GANGNEUNG, South Korea — Jordan Greenway doesn’t know when this historic moment will hit him.
He predicts it won’t happen while he’s helping Team USA try to win a gold medal in Pyeongchang. But sometime down the road it will have more of an impact.
Greenway, a junior winger for Boston University, is the first African-American to compete for the U.S. men’s hockey team in the Olympics.
“I think it’s great, it’s unbelievable,” Greenway said following a practice at Gangneung Ice Arena. “I don’t think it’s hit me how I think it will later on in my life to be honest with you. I grew up around a predominantly white population and a lot of white people playing (hockey), so I’ve always looked at it as just another kid. I think it’s an honor. I’m very excited about it. I hope I’m the first of many.”
Greenway, 20, has played hockey all his life. He put on his first pair of skates when he was 3. It’s what kids are accustomed to growing up in Canton, N.Y., which is 20 miles from the Canadian border. Plus his brother J.D., who is a sophomore defenseman at Wisconsin, and all of his cousins played. He was just next in the family line. Greenway tried out other sports — football, lacrosse, baseball — but didn’t develop the same passion.
“I was OK at them,” he said, laughing. “I kind of mixed it up, but I don’t know. I always had the most fun playing hockey. I enjoyed waking up really early in the morning and playing hockey. I didn’t have the same enjoyment going to (play other sports). I didn’t want to do that for football or other sports. Just thought this was the right fit for me.”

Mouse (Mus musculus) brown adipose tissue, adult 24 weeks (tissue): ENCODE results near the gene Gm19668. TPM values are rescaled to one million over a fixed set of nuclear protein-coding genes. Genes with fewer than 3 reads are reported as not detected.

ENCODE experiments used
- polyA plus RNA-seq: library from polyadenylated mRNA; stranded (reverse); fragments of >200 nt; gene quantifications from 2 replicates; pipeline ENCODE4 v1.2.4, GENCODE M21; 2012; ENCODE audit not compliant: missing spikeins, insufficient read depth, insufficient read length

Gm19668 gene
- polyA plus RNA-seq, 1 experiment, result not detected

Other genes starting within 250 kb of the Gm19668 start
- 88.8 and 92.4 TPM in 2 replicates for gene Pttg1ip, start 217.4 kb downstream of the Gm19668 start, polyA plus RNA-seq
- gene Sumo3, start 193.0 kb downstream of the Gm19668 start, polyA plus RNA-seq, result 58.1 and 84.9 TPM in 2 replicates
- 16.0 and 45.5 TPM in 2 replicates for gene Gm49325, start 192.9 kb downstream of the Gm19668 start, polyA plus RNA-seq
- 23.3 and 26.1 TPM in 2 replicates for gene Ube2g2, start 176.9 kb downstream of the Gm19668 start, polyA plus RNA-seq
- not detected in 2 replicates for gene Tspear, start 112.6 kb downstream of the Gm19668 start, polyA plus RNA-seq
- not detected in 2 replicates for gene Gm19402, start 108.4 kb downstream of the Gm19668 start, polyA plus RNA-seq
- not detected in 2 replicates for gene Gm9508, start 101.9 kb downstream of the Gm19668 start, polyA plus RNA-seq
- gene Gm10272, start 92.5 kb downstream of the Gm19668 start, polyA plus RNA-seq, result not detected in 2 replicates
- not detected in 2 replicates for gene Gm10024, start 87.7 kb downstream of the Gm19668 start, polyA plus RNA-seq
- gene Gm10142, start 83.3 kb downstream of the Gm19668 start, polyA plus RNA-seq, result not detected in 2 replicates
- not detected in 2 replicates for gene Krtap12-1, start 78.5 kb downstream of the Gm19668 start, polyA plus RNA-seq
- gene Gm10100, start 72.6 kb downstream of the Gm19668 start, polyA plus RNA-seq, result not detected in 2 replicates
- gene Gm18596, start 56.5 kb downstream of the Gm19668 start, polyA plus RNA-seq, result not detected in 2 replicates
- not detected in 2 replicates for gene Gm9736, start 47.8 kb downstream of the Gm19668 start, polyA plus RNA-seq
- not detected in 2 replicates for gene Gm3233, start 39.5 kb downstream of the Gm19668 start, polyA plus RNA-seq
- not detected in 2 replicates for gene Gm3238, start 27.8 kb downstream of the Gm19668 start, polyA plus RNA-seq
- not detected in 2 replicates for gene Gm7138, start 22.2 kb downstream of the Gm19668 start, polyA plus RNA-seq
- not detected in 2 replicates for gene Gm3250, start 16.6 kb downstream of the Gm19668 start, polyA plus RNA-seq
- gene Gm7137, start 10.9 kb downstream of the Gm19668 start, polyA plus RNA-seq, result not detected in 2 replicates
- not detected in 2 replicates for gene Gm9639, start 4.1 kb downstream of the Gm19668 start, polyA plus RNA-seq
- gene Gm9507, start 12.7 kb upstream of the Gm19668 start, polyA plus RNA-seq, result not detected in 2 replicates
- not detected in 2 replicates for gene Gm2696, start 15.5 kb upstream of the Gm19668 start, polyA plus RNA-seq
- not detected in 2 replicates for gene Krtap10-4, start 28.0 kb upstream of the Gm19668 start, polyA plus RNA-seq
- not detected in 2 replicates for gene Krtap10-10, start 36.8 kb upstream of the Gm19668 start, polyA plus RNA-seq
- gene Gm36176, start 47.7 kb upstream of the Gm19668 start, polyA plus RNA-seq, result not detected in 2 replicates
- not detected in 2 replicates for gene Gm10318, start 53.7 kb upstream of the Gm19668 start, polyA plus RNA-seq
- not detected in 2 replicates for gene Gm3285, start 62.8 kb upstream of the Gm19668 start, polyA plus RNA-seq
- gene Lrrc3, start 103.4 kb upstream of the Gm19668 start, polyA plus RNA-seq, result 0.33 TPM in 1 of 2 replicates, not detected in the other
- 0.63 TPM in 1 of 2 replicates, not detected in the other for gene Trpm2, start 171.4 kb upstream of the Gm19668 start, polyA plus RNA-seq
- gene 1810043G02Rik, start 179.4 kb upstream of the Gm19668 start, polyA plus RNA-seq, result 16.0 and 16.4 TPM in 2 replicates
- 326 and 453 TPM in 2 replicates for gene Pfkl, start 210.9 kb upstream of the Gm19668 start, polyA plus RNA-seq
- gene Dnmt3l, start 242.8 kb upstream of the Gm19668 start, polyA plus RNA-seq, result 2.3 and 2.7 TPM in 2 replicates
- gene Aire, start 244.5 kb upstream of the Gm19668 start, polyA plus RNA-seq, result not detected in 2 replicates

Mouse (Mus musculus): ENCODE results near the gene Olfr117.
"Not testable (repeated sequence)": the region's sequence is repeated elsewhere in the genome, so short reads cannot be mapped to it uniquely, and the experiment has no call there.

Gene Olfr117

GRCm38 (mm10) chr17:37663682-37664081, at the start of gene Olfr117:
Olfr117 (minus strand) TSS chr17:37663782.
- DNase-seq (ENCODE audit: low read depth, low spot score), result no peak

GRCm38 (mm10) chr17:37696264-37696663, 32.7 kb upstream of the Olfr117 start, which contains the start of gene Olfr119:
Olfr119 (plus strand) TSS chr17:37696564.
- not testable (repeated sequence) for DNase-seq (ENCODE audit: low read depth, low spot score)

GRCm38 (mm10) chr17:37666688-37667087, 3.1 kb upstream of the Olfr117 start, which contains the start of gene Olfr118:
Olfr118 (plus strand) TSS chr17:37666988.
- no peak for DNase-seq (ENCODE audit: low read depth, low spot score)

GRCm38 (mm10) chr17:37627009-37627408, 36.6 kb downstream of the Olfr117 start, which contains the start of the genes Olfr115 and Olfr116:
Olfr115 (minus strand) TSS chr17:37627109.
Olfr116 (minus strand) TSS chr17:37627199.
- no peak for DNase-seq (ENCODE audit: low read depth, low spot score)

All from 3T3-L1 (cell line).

Greenway was drafted by the Minnesota Wild in 2015, but chose to stay in school. Because the NHL prohibited its players from Olympic competition, he’s able to live out his dream as an amateur.
Physically, he’s a big body on the ice at 6-5, 230 flat-footed. Greenway estimates he’s 6-8 or 6-9 on skates, but such an imposing figure could fudge his numbers and say he’s 7-feet and no one would blink.
His height certainly provides an advantage when getting to the net, protecting the puck and creating space, but it’s not always better to be bigger, he said.
“You get some of these smaller guys who are quick and they put you on edge,” he said, smiling. “But it definitely has a lot of benefits.”
Greenway tallied 25 points in 28 games for Boston U. this season and was second with eight points on the U.S. team that won gold in the 2017 junior world championships. He also played for the 2017 world championship team that finished fifth.
By making history, Greenway hopes to use these Olympics to inspire other African-American kids to play hockey.
“That’s definitely the goal,” he said. “Trying to get more, not just African American, but more cultures playing. I don’t think it’s any secret that more white people play than black people. So hopefully I can try to be another role model to try to put it in these kids’ minds to hopefully try and do something different and hopefully we’ll get more black people and different cultures playing the game.”